Securing family loans.

Rob was a middle aged widower in a comfortable financial position with a good job, a mortgage free home and substantial cash savings. Kate was his only daughter.

Kate had met Michael while at school and they had married at a young age. They worked hard to save for their big "OE" and spent 2 years in London before returning to settle back in NZ. They returned to good jobs and began to work hard and save hard to buy themselves a home in Auckland.

Kate and Michael found that property prices increased faster than they were able to save and that they were making little headway towards saving enough deposit for a home. Rob finally decided that the young couple would be unable to get into the Auckland property market without financial assistance so decided to help out. He told them that he would lend them $100,000 to help them buy a home.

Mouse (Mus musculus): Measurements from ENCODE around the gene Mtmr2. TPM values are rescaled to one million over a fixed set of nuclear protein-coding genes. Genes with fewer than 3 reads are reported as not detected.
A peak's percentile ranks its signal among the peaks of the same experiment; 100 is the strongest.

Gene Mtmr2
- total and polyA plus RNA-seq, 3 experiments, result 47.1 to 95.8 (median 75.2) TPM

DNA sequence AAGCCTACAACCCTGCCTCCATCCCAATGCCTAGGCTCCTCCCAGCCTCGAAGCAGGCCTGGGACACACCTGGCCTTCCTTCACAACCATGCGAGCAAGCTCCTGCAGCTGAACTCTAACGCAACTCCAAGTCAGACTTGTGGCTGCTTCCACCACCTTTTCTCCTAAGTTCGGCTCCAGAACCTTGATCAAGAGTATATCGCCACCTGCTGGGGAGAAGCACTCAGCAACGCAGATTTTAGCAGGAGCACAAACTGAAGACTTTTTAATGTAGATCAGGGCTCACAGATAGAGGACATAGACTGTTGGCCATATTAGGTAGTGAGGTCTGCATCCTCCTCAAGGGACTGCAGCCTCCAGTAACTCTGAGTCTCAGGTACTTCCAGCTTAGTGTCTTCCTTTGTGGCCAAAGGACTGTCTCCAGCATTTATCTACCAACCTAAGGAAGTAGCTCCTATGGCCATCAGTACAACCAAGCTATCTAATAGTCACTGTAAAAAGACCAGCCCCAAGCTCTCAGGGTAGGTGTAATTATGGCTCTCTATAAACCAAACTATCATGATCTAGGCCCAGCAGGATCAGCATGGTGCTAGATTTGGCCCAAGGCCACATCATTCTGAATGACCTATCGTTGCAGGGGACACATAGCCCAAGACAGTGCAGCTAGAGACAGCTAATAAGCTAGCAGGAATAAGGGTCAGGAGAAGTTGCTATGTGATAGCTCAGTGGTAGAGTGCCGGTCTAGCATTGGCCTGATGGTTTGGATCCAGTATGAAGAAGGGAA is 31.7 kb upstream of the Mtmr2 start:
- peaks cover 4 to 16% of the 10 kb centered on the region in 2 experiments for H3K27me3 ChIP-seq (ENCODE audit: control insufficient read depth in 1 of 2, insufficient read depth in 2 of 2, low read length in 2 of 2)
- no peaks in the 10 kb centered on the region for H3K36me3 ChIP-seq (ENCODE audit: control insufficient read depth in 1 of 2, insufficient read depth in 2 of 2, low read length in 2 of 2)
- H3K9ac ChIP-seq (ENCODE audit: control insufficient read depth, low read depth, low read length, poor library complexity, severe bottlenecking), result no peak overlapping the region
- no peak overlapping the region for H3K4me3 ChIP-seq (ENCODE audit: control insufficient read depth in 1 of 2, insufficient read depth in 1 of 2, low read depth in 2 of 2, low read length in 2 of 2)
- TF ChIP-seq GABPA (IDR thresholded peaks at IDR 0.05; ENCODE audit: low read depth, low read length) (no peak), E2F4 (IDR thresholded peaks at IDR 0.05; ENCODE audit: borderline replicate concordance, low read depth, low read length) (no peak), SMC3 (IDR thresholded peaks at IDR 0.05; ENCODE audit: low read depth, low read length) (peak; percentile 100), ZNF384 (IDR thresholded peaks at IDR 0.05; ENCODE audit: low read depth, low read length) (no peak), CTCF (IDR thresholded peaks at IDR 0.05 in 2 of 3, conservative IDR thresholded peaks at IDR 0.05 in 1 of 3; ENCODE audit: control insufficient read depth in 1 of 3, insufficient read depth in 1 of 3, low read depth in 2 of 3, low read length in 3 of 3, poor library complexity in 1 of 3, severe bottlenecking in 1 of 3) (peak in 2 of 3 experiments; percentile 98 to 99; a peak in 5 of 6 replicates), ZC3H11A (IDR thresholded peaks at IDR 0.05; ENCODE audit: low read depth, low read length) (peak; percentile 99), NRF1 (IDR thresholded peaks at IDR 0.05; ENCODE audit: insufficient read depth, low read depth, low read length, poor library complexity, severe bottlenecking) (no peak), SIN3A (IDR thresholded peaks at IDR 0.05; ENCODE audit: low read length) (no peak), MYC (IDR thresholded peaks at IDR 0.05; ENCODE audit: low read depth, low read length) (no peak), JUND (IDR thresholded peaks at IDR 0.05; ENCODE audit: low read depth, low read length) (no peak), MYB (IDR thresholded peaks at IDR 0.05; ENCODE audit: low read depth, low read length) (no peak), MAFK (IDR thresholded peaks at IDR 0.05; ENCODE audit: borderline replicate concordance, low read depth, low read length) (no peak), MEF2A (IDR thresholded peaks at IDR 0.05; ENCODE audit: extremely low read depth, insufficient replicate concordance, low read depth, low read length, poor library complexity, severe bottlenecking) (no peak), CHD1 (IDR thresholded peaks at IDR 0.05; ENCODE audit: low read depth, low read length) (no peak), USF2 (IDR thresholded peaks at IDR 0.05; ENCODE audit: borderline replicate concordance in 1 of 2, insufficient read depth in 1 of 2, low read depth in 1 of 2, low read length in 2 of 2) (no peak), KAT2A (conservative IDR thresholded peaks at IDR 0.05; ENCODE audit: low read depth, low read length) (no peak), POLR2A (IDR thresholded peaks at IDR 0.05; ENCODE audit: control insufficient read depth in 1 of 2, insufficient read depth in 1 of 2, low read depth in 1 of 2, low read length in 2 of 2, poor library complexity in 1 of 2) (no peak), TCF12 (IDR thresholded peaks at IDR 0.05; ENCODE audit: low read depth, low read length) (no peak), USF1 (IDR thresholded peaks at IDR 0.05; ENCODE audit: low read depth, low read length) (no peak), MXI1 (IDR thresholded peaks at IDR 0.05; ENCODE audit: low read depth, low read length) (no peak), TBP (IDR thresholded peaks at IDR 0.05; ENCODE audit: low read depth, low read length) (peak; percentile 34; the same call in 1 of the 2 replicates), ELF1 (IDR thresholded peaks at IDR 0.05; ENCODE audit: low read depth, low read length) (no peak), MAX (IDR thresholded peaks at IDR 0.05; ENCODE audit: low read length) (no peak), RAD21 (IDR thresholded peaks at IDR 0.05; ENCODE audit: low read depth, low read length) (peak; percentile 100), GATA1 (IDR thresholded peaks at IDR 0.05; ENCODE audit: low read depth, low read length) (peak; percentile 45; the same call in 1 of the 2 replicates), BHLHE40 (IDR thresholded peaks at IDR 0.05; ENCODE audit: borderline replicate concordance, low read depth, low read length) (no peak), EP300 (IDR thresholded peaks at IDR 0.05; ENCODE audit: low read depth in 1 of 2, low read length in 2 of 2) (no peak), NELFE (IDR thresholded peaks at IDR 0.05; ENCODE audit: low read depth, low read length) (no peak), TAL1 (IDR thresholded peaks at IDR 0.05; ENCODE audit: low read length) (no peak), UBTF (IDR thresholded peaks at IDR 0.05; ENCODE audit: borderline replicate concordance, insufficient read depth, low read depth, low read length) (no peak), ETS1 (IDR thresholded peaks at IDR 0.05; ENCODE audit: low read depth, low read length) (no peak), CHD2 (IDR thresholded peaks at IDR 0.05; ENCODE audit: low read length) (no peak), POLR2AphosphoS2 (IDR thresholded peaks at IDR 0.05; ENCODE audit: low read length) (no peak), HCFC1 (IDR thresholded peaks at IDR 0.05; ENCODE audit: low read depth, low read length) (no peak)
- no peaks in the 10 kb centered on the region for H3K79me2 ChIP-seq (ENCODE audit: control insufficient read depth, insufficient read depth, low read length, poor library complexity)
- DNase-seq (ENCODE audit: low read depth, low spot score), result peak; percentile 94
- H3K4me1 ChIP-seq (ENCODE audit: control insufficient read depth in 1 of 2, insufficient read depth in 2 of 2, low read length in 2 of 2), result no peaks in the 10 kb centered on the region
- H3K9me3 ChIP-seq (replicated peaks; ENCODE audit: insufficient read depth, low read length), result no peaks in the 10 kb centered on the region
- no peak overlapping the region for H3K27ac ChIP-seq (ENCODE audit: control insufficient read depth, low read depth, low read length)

Kate and Michael were unsuccessful bidders at several auctions until they finally won an auction for property in an outer suburb. They borrowed a substantial residential loan from the bank. Because Michael had now been with Kate for 11 years and was very much a part of the family, Rob decided that he did not need to formalise the loan.

Two years later Michael had become tired of working for someone else and suggested to Kate that he set up his own business. Kate was confident that he would succeed and agreed. They were able to borrow another $150,000 against their home which had increased in value.

Michael’s business failed. The $150,000 was soon lost, debts rapidly built up and unpaid creditors began screaming for payment. Mortgage payments fell into arrears. The stress destroyed the marriage and a year later Michael and Kate separated and Michael walked away from the business. The split was acrimonious.

Neither was in a position to buy the other out of the home so it was sold. The bank took most of the sale proceeds and only $90,000 was left. Rob offered to accept that $90,000 as full repayment of the $100,000 loan but Michael insisted that the $100,000 had been a gift to him and Kate and he required 50% of the remaining $90,000 as his share of the relationship property.

Rob had not considered formally recording the loan to be worth the legal cost involved. How wrong he was!

ARTICLE 143 OF 152

Meet our PeopleRequest an Appointment